Turkey and China established diplomatic relations in August 1971
50 years on, relations between Turkey and China have strengthened on many fronts.
In recent years, relations have improved significantly in the economic, commerce, tourism, and transportation domains.
Turkey and the People’s Republic of China established diplomatic relations in August 1971.
In parallel to both countries’ opening-ups in the 1980s, mainly bilateral, economic, and political relations gained momentum. From the last decade onwards, the relations grew into a strategic cooperation level.
Turkish President Recep Tayyip Erdogan visited China in 2012 as prime minister and as president in 2015, 2017, and 2019.
Furthermore, Erdogan and Chinese President Xi Jinping met in G20 Summits held in 2015, 2016, 2018, and 2019, in Hangzhou, Antalya, Buenos Aires, and Osaka, respectively.
Bilateral trade deficit shrinks
The trade volume between China and Turkey is around $24 billion as of 2020. Thanks to Turkey’s soaring export to China, the foreign trade deficit that favored the latter decreased by 7% in the last five years.
This originates primarily from the increasing export volume of Turkish agricultural and husbandry goods to China.
Major Chinese smartphone manufacturers such as Xiaomi, Oppo, and Vivo have made direct investments in Turkey.
Especially after the celebration of Turkey’s Year in China in 2018, a substantial increase in the number of Chinese tourists visiting Turkey was witnessed.
Against this background, in 2019, over 426,000 Chinese tourists visited Turkey.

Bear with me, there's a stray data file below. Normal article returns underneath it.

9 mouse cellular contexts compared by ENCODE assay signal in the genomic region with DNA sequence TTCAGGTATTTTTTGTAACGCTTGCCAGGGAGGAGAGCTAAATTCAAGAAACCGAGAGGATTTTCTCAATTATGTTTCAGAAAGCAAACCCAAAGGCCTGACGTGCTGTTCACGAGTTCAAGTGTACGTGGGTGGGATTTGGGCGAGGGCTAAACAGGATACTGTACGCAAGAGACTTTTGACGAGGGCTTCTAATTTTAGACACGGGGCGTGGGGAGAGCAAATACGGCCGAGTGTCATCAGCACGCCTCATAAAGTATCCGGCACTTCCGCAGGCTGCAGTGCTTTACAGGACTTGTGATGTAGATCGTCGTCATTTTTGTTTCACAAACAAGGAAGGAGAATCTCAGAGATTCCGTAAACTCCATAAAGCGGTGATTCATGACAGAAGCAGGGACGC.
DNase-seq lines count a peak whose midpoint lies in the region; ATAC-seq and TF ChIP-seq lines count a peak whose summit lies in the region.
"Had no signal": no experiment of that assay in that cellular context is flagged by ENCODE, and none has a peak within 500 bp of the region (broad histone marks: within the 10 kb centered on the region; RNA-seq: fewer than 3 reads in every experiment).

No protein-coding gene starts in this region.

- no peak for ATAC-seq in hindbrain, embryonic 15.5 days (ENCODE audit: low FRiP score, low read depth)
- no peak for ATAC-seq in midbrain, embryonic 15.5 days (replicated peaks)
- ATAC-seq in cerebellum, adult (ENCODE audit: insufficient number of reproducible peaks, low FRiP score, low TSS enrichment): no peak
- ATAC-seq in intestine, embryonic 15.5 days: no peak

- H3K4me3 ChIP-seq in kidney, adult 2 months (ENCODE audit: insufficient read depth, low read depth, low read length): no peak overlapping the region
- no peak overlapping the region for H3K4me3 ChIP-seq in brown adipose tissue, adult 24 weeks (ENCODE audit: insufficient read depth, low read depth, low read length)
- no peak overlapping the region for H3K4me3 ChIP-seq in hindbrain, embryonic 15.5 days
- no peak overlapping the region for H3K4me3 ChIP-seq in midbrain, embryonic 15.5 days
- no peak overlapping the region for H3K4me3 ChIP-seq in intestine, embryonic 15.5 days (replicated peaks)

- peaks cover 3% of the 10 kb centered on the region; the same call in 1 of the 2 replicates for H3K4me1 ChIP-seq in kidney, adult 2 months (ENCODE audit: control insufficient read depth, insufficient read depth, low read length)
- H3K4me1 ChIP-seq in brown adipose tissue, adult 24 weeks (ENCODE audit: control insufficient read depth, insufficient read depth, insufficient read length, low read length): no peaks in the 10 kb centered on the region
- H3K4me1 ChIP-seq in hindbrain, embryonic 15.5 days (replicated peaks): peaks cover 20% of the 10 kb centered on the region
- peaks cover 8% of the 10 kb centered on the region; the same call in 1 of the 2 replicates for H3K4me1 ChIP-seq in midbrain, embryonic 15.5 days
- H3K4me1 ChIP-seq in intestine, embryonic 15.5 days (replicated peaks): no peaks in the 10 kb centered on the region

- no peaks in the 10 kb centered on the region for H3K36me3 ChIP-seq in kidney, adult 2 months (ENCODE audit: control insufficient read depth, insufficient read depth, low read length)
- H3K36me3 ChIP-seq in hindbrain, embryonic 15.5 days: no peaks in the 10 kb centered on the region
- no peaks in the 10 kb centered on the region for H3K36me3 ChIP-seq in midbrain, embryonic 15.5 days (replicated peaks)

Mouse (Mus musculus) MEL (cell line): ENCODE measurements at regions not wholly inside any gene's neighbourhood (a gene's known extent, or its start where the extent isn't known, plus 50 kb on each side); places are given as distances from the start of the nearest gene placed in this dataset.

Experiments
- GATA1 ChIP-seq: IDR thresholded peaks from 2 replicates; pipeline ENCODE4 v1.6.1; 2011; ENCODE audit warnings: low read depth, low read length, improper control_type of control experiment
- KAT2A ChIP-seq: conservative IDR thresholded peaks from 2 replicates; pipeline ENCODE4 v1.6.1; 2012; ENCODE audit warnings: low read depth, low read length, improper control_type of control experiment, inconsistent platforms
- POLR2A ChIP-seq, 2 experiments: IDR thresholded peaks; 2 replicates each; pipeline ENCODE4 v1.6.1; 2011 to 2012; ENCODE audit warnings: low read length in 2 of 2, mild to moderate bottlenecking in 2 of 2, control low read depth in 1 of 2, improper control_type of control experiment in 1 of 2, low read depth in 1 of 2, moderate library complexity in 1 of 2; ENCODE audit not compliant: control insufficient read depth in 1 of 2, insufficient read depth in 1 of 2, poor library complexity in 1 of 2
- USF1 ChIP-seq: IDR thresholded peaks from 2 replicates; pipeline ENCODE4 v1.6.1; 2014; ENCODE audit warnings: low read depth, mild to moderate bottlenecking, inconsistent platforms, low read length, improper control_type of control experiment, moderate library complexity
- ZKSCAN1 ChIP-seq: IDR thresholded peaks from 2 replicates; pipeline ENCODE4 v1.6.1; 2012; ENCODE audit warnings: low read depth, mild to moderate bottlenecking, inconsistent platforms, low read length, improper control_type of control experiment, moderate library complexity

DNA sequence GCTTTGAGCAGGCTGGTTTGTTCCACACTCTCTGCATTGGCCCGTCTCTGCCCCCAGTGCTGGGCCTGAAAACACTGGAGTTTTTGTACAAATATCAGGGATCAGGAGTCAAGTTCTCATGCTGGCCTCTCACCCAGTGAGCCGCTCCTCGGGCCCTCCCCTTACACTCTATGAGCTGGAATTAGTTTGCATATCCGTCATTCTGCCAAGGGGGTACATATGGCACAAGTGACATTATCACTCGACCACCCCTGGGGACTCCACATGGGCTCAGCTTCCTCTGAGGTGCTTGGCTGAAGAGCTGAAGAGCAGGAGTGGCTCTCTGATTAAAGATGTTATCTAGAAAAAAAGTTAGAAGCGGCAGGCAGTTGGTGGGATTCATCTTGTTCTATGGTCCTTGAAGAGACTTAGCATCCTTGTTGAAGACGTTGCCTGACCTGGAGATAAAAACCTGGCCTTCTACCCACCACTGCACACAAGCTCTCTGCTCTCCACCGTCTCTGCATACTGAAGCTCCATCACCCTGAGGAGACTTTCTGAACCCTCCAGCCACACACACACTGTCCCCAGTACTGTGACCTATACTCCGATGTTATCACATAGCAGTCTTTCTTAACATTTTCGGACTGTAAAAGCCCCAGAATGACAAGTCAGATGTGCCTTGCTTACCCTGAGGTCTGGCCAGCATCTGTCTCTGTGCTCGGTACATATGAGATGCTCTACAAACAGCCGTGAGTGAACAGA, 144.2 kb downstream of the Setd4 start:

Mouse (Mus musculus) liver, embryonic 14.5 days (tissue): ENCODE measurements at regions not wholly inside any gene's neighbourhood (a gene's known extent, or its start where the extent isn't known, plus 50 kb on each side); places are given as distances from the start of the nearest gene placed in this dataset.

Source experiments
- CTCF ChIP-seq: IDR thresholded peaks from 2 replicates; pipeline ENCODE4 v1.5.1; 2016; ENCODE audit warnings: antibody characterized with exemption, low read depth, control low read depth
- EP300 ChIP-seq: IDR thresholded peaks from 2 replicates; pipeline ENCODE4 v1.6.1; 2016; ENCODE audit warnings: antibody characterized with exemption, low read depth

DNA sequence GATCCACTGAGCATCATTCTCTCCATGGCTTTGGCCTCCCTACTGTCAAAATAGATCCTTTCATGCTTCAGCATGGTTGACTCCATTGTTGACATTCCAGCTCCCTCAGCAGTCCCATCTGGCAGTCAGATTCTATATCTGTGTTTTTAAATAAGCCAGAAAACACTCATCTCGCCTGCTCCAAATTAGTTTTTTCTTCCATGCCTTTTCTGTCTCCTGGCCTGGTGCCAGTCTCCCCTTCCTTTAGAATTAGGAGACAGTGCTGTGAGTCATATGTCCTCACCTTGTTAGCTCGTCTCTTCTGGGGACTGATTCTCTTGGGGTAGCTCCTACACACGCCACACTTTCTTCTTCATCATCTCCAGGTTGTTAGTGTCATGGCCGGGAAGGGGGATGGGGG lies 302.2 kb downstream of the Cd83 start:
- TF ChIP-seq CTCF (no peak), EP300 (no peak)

Though the pandemic led to a decrease in the number of Chinese tourists in 2020, it is expected that the goal of 1 million Chinese tourists to Turkey will be reached in the coming years.
China’s Road and Belt Initiative
Bilateral relations also improved in the framework of the Belt and Road Initiative that Xi Jinping announced in 2013.
In 2015, the Silk Road Economic Belt and 21st Century on the Harmonization of the Maritime Silk Road through Central Corridor Initiative Reconciliation Memorandum was signed, originally proposed by Turkey with China’s Belt and Road.
In line with this memorandum, Turkey completed the Baku-Tbilisi-Kars railway project.
The first export train to China via this route, which constitutes an essential leg of the Middle Corridor, departed from Istanbul on Dec. 4, 2020, and reached the city of Xian in central China on Dec.19, 2020. The train, which covered a total length of 8,693 kilometers, carried appliances to China.
Recognizing China’s right to fight terrorism, Turkey has urged Beijing to draw a fine line between terrorists and innocent people.
Turkey also reinstates that the Chinese authorities are expected to respect universal human rights, including the religious freedom of Uyghur Turks and other Muslim groups.
In recent years,violations of the identity and culture of Uyghur Turks in China have been criticized on the international front.
A 2018 Human Rights Watch report detailed a Chinese government campaign of “mass arbitrary detention, torture, forced political indoctrination, and mass surveillance of Xinjiang’s Muslims.”
China, however, has repeatedly denied allegations that it is operating detention camps in its northwestern autonomous region, claiming instead that they are “re-educating” Uyghurs.